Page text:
Environmental Geology

, Volume 47, Issue 4, pp 547–557 | Cite as

Weathering and deterioration of rock properties of the Dabotap pagoda (World Cultural Heritage), Republic of Korea

  • Chan Hee Lee
  • Myeong Seong Lee
  • Mancheol Suh
  • Seok-Won Choi
Original Article


The Bulkugsa Dabotap pagoda was built in AD 761, and designated as World Cultural Heritage by UNESCO in 1995. The ca. 270 blocks used in the construction of the pagoda consist mainly of white grey alkali granite with medium-grained equi-granular texture and small mialolitic cavities. Small quantities of biotite granite, granodiorite, gabbroic and tuffaceous rocks were also used. Some overlapping blocks are very damp. The pagoda body is inclined toward the northeast owing to differential loading. Fractures and artificial deterioration of the pagoda are not serious, but the surfaces of blocks show exfoliations that indicate granular decomposition of minerals. The supporting rocks and the round handrail of the octagonal second floor are too weathered to be treated and are being replaced. The roof stones on the first and second floor are seriously damaged because there is no drainage route for rainwater. The joints between blocks have fractures that cross each other; they have been further damaged by inserting concrete, cement mortar, rock fragments and iron plates. This has accelerated discoloration and fractures. Widespread colonization by algae, fungi, lichens and bryophytes has occurred on the margins and surfaces roof stones of the pagoda. Chemical treatment will be necessary to remove the vegetation cover.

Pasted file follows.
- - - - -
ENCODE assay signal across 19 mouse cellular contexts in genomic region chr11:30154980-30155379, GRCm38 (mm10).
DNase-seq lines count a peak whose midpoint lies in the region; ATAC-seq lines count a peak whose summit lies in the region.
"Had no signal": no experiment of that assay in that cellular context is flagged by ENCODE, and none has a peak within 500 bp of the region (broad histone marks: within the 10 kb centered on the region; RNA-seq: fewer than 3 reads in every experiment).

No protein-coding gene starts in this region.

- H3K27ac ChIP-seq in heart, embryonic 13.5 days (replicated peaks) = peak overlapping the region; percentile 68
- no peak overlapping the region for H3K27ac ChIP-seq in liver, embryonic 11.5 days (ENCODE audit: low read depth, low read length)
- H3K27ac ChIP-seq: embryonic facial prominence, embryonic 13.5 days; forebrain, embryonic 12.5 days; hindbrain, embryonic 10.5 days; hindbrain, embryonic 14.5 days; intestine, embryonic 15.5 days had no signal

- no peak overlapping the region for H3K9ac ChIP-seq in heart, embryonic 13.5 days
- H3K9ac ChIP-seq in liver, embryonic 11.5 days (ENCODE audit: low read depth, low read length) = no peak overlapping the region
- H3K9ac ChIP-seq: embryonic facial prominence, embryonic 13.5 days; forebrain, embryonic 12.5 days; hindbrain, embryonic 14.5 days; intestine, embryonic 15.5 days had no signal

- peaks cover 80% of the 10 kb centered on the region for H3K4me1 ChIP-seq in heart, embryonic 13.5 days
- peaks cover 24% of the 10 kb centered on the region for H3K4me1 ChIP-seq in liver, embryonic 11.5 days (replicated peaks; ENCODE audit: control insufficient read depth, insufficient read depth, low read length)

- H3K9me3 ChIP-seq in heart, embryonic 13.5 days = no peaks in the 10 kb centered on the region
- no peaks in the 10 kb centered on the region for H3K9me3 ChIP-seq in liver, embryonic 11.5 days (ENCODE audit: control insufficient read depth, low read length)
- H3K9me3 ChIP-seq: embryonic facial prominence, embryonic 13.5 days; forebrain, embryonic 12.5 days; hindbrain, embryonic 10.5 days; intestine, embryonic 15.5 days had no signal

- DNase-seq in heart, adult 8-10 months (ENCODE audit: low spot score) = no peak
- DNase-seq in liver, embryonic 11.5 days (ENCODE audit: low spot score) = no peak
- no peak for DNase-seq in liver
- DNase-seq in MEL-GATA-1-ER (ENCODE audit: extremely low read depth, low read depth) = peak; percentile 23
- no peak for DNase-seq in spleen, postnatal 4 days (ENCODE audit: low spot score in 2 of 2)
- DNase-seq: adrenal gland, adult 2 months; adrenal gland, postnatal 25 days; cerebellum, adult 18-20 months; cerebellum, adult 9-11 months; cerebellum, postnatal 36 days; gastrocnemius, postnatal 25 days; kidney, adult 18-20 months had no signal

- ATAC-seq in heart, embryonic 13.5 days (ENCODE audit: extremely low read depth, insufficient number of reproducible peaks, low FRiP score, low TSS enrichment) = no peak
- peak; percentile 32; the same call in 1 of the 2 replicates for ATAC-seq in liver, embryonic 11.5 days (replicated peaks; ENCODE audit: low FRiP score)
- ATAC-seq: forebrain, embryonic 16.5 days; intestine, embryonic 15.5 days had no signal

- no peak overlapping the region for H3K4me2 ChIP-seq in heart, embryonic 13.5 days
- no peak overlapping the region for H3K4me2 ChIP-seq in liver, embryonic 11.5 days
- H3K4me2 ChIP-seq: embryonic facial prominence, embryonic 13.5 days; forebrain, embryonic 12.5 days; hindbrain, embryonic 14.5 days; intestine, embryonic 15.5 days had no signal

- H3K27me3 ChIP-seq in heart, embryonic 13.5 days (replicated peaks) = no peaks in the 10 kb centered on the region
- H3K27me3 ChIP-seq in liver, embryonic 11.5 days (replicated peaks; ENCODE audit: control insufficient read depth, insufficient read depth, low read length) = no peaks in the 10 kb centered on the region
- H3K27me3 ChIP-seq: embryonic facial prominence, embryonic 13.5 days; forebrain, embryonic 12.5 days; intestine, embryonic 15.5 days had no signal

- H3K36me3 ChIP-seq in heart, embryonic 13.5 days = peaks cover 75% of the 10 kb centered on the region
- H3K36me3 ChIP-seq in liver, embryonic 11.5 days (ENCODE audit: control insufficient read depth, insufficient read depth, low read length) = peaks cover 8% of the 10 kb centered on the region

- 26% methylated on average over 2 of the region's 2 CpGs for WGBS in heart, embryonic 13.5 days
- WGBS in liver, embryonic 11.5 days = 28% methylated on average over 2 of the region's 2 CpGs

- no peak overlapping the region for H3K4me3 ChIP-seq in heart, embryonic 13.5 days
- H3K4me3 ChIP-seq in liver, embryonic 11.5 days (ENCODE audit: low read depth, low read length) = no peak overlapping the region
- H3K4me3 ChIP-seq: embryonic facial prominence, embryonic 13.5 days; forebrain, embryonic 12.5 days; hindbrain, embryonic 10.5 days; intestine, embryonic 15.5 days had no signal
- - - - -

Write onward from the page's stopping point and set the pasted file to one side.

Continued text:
Dabotap pagoda Alkali granite Weathering Deterioration Conservation treatment 


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Copyright information

© Springer-Verlag 2004

Authors and Affiliations

  • Chan Hee Lee
    • 1
  • Myeong Seong Lee
    • 1
  • Mancheol Suh
    • 2
  • Seok-Won Choi
    • 2
  1. 1.Department of Cultural Heritage Conservation SciencesKongju National UniversityKongjuRepublic of Korea
  2. 2.Department of Geoenvironmental SciencesKongju National UniversityKongjuRepublic of Korea

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